With winter in full swing, now’s the time to give your heating system a thorough health check. Peter Collard, marine heating systems expert at Eberspächer UK, shares some useful advice.
A good first assessment of your system’s health is to watch it on startup – if you notice your heater’s exhaust producing grey smoke or white diesel vapour when it’s trying to start, or your heater is taking two or three attempts to start, it’s time for a service. If you live onboard, I recommend having an accredited dealer inspect your heating system every one or two years. For occasional boaters that’s every three to four years. If your heater goes out when trying to start from cold, puffing a big cloud of white smoke across the marina, this can be a sign the flame tube is getting to the end of its life.
Is it safe to start?
Check your heater is actually safe to start – is the exhaust still in one piece? Flexible exhaust systems can get brittle over time and if knocked or disturbed during summer cruising or maintenance, can leak. Check the fuel system for leaks too, and ensure the combustion air pipe hasn’t been crushed. Is it a new boat to you? Check that a vehicle heater exhaust silencer hasn’t been fitted because it’s NOT gas tight or insulated and should never be fitted in a boat.
If your boat has a water heat system, similar to Eberspächer’s Hydronic range, check your water coolant. Before starting your heater, check the coolant fluid in the system – it’s more important than you may realise. If you neglect antifreeze, corrosion inhibitors can degrade or get used up. Radiators begin to rust internally and you risk the system ‘sludging-up’ and causing major internal damage. In some heaters, antifreeze is also used as a lubricant for the water pump and will stop calcification (limescale). If you are using a long-life coolant, your heating system should be drained down, flushed out, and fresh antifreeze water mix (Eberspächer recommend a 50/50 mix of any glycol-based product) added every five or six years (two to three years for standard antifreeze). Add one or two years if you use de-ionized water too. Never use more than a 50/50 mix or household inhibitors. And never add neat antifreeze into a single pipe header tank, it will just sit there in the tank fooling you into thinking your coolant system looks great.
If your boat hasn’t had much use over summer, fuel quality can be a concern. Is it old? Is there any sign of diesel bug? Fuel suppliers usually switch from summer diesel to winter diesel during September. Summer diesel is supposed to start waxing from -5°C, but this threshold can deteriorate. So when you need the heater it may fail due to fuel starvation. Ironically, by the time an engineer turns up, the temperature may have risen and the heater may well start first time! Eberspächer doesn’t recommend the use of an inline fuel filter for this reason: the paper element can block with wax just when you need the heater most. Rest assured, there is a small metal filter in the back of the fuel pump. If your fuel filter is blocking, cut two inches off your stand pipe or block it off and fit a shorter one. Use an anti-oxidant and fuel stabiliser to keep your fuel good until next summer and never tee into your engine’s fuel system.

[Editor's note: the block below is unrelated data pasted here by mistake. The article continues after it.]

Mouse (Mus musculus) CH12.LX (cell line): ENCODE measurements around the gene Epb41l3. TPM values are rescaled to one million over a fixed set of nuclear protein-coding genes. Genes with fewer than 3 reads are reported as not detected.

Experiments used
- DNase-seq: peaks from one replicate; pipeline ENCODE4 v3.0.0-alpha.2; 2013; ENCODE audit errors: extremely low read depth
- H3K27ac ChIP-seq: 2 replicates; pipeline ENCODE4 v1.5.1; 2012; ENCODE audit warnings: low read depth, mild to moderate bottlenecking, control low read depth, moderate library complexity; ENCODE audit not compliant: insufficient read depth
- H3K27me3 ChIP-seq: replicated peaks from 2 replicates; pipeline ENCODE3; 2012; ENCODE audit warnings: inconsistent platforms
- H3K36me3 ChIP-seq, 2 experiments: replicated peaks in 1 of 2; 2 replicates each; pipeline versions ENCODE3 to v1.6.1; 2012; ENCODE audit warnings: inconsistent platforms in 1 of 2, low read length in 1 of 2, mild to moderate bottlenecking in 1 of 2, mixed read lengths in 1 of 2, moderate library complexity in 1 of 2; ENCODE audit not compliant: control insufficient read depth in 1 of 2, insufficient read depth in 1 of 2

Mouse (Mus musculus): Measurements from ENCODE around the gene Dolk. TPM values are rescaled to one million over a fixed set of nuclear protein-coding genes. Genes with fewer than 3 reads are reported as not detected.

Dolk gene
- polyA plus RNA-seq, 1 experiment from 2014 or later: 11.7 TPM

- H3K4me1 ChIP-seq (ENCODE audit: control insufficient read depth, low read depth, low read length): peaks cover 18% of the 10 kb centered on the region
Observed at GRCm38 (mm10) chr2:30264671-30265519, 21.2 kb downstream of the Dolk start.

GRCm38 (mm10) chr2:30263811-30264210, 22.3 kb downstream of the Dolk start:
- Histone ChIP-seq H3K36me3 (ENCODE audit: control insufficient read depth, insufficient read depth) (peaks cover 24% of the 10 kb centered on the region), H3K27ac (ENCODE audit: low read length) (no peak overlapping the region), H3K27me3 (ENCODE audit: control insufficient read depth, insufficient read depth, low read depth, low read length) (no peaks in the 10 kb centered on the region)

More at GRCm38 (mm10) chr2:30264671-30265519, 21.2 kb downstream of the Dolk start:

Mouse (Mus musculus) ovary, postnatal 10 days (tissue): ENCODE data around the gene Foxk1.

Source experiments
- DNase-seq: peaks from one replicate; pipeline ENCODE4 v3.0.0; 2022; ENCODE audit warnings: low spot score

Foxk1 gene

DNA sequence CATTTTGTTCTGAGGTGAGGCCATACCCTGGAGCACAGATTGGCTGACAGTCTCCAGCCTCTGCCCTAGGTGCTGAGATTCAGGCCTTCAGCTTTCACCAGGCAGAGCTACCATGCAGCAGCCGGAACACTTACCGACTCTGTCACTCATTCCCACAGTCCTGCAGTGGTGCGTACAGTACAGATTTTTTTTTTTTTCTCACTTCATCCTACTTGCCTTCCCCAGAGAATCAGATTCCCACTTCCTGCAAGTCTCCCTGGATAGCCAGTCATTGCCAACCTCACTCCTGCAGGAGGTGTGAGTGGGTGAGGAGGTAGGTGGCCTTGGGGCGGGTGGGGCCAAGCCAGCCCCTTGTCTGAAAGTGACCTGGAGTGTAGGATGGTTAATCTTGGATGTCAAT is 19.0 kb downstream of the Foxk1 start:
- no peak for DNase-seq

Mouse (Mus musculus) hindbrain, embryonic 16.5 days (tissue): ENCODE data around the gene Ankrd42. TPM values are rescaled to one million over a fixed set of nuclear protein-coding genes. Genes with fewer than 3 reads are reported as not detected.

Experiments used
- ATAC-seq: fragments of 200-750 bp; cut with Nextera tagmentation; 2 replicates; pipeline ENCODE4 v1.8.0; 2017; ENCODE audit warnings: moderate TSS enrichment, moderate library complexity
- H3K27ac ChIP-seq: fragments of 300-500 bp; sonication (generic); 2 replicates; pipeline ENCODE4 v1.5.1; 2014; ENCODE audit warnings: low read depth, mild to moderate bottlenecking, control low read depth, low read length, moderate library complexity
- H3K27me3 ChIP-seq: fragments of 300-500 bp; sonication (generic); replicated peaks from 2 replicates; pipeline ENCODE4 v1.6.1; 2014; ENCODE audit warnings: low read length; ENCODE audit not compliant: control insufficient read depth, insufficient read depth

Start the heater
Heaters may not start first time after sitting unused through the summer. The usual cause is trapped fuel in the heater’s copper fuel line, which can react with it and decompose. When copper fuel line is used, it generally has an extremely small bore size, usually 2mm internal diameter. A minute amount of diesel is surrounded by copper and within a few months, the copper can degrade the diesel and it will no longer ignite without compression. After two or three start attempts the heater will have pulled fresh diesel from the tank and you will be greeted by a brief cloud of smoke as the old diesel is burnt off. It’s a good time to check for exhaust and fuel system leaks too!
Finally, listen to your heater
The sound emanating from the exhaust should be clear, crisp and even: a steady roar; or, if fully silenced: a steady whisper. With the boards up, listen to the intake noise. This should be a steady whine. If you hear the whine changing erratically it can be a good indication that the blower motor won’t last through to springtime. If you’re thinking of fitting a heating system, the rule of thumb is that boats over 50ft may prefer a Hydronic system. Heat output ranges from 2.4kw up to 35kw. Prices for the smallest kit with seven-day timer start at £1,895, with installation costing approximately £522. For smaller boats there are four sizes of air heater, ranging from 2.2kw to 8kw with similar installation costs. Ultimately, this is specialist marine equipment and Eberspächer always advises you have it professionally installed to ensure a safe installation, avoid uneven distribution of heat, provide easier access for maintenance, and increase reliability. Money spent on installation is likely to save you cash in the long term.
Find out more
Eberspächer manufacture two different ‘systems’ for boats, both use air and diesel fuel mixed and ignited, within the heater’s internal combustion chamber to create thermal energy. The Airtronic range lends itself to more instant heat requirements by drawing in fresh or recirculated air which is heated and distributed to cabins and rooms via ducts and air outlets. For larger boats, the Hydronic range uses a heat exchanger to transfer its thermal energy to the boat’s own internal water system and provides a more consistent heat output akin to a domestic radiator/ convector based system. Eberspächer will be at the London Boat Show on stand CO73 – do stop for a chat, or visit eberspacher.com.